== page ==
For many, the tipping point came when Franklin Graham arranged a meeting between Mitt Romney and Graham’s legendary father for a much publicized photo opportunity (honestly it was hard to tell if the elder Graham even understood with whom he was meeting).  Within a few days, the Billy Graham Evangelistic Association removed the Church of Latter Day Saints from their website’s blacklist, then they paid for full-page ads in more than a dozen national and battleground state newspapers encouraging voters to “cast our ballots for candidates who base their decisions on biblical principles.”  Which biblical values did they mean?  Hammering swords into plowshares? Welcoming the foreigner and the prisoner with open arms? Selling all you have and giving it to the poor?  No, the advertisement indicated that opposing abortion and gay marriage dictated which political candidates Christians should support.  To read this ad, you would think that all other distinctives of the life and teachings of Jesus take a backseat to these two hot-button issues—two issues, it is often noted, about which Jesus himself never said a word.  Justification for opposing same-sex relationships can be found by looking elsewhere in the Bible (although many have argued we’ve misread those passages as well), but any attempt to establish legal “personhood” at conception requires inferring something which is far from explicit in the Bible.

So what gives?  With these campaigning points, how on earth did the Republican Party achieve such a near monopoly on the voting loyalties of a population which considers themselves devout followers of Jesus?  To understand how this incongruous conflation of values occurred, you have to go back to the defeat of Barry Goldwater in the presidential election of 1964.  For the first time since the end of the civil war, a Republican presidential candidate carried five of the Deep South states (even though that was all he carried besides his home state of Arizona), inspiring Richard Nixon in the next election to employ a tactic people would later dub “the Southern Strategy.” Nixon’s strategy so effectively won the Southern white vote that Dixieland went from being a “Solid South” for the Democrats to being solid red for the next fifty years (as it is still today).  What the Republican Party did was tap into the white South’s deep-seated racism and anti-federalism* (the latter arguably being a product of the former) in order to capitalize on their disapproval of Lyndon Johnson’s Great Society.  Because the Democratic Party aligned itself with the progressive social reforms of the civil rights movement, Southern whites flocked to the GOP en masse, bringing with them both their strong tendency toward Christian fundamentalism and their equally strong disdain for “the negro.”  Unfortunately for the Republicans, they also brought with them a sectarian faith which greatly disapproved of Catholicism, thereby threatening to undermine the party’s numerical leverage at the national level.  Evangelical distrust toward Catholics ran so deep that John F. Kennedy had to make a special trip to the Greater Houston Ministerial Association just to assure them that he would keep matters of the state utterly separate from the matters of his Church.  That famous speech helped settle a key issue in his campaign without which he may never have won the 1960 election.  But this alone wasn’t enough to forge a lasting alliance between Catholics and Evangelicals (particularly the Baptists, who together with the Catholics still make up the two dominant religious subcultures in America).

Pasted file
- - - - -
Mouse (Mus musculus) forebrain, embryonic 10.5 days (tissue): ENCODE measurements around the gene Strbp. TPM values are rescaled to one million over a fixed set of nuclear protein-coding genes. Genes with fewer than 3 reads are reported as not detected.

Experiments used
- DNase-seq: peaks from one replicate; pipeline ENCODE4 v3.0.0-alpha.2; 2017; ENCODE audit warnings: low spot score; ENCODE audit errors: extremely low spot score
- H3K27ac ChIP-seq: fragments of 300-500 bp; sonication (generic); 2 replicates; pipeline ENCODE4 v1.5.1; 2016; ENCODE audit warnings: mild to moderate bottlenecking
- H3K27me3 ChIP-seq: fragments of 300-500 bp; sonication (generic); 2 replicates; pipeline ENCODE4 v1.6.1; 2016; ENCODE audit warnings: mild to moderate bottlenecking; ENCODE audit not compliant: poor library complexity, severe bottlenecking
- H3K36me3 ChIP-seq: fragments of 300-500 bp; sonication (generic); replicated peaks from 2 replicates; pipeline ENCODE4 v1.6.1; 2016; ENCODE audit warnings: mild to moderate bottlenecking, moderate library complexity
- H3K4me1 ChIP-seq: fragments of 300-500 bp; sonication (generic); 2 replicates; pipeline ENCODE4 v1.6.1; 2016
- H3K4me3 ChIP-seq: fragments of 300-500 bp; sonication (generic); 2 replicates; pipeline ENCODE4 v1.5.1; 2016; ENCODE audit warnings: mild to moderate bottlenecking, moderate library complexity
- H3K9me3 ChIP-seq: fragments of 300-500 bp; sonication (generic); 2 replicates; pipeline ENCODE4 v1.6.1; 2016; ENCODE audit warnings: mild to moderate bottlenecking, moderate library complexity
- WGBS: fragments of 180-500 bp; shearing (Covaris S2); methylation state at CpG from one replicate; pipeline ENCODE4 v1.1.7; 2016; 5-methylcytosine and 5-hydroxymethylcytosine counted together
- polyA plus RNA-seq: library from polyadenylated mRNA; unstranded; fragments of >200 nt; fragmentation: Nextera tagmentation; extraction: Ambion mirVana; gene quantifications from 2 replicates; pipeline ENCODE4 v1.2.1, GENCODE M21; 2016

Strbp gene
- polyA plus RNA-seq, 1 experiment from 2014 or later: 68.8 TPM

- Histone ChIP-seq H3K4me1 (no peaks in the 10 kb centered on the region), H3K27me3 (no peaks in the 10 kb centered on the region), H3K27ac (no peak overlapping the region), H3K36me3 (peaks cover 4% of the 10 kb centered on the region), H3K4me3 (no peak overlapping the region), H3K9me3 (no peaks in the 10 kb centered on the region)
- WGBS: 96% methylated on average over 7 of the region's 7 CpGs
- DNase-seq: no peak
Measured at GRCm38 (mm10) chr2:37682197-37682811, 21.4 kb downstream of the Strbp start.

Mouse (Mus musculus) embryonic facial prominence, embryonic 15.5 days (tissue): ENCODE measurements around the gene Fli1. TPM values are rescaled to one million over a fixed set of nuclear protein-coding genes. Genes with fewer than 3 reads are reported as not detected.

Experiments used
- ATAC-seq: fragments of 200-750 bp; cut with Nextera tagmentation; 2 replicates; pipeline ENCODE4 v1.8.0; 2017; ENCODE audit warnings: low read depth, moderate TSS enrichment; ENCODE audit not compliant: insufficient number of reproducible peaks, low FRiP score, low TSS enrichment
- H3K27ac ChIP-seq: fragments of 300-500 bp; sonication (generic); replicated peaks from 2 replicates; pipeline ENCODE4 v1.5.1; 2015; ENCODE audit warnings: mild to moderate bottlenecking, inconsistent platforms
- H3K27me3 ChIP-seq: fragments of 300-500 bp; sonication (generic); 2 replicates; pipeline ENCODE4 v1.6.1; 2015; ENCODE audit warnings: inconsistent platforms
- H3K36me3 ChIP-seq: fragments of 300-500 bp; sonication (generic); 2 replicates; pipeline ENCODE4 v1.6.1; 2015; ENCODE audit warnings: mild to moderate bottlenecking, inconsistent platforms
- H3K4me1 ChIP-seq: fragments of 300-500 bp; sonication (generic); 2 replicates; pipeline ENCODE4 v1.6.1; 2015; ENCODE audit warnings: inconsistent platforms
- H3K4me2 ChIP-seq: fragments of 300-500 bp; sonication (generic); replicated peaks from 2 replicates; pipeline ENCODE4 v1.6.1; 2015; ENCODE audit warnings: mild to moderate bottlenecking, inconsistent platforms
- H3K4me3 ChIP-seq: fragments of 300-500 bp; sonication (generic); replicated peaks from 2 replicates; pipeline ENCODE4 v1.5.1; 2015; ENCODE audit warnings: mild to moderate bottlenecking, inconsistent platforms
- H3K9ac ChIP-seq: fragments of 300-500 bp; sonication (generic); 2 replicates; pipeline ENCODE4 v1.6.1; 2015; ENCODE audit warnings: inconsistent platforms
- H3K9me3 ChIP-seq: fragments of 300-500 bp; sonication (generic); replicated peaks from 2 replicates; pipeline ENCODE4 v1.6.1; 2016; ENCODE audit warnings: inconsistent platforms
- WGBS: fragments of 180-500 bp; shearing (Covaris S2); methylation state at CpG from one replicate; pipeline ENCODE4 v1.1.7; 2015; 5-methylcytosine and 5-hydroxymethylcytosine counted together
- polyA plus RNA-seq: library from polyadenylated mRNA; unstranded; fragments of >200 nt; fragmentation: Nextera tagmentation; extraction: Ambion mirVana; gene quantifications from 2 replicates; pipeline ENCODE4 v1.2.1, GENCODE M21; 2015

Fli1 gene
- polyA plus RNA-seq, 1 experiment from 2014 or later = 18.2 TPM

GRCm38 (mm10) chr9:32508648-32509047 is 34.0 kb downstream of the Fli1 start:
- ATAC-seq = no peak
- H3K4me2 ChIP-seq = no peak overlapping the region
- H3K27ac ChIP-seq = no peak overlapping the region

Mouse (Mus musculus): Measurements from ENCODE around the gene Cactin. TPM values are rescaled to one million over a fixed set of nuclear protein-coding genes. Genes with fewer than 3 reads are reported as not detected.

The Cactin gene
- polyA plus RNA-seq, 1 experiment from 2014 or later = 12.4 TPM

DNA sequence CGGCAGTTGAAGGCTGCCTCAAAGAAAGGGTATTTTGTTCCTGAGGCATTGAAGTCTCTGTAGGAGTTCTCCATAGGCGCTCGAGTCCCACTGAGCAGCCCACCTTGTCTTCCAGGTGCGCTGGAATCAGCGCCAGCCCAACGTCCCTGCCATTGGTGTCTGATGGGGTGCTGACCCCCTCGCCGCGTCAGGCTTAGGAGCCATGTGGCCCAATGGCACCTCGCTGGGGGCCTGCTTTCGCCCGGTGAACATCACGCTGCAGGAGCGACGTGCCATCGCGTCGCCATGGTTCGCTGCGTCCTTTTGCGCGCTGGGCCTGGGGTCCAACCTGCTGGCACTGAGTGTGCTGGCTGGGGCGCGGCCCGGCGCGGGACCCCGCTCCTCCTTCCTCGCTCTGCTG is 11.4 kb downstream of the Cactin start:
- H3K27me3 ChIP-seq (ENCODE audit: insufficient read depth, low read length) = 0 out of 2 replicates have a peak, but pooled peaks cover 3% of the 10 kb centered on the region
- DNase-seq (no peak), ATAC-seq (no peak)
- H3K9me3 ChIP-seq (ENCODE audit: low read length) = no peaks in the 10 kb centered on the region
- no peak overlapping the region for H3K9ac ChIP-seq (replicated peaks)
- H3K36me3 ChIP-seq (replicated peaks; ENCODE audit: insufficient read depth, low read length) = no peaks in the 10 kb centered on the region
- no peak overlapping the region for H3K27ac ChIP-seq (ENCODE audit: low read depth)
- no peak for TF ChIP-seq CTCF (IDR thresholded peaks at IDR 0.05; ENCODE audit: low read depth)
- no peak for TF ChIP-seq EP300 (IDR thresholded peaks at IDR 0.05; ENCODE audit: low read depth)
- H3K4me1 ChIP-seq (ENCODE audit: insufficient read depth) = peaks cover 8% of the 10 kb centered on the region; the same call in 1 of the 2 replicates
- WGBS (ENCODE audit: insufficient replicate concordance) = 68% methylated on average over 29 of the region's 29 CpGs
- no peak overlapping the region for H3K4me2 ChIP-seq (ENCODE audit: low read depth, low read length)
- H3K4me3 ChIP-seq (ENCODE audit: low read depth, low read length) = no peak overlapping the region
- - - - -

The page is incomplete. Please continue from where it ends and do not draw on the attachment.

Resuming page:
Enter Paul Weyrich.  Have you ever heard of ALEC, the Heritage Foundation, or the Moral Majority?  Did you know that all three of those powerhouses of conservative politics were founded by the same guy?  Weyrich was an archconservative with a caustic personality who orchestrated one of the most effective coups of American political influence in recent history.  Randall Ballmer recounts that Weyrich had tried for years to mobilize Evangelicals over issues like school prayer and abortion, but their separationist theology disinclined them to get involved in politics.  Abortion had already congealed Catholic voters (who traditionally oppose even birth control), but the Baptists just didn’t see what the fuss was about.  W.A. Criswell, often called “the patriarch” of the Southern Baptist Convention’s “Conservative Resurgence” (or “Fundamentalist Takeover,” depending on which side you take) and the man Billy Graham called his pastor, offered the following response to Roe v. Wade: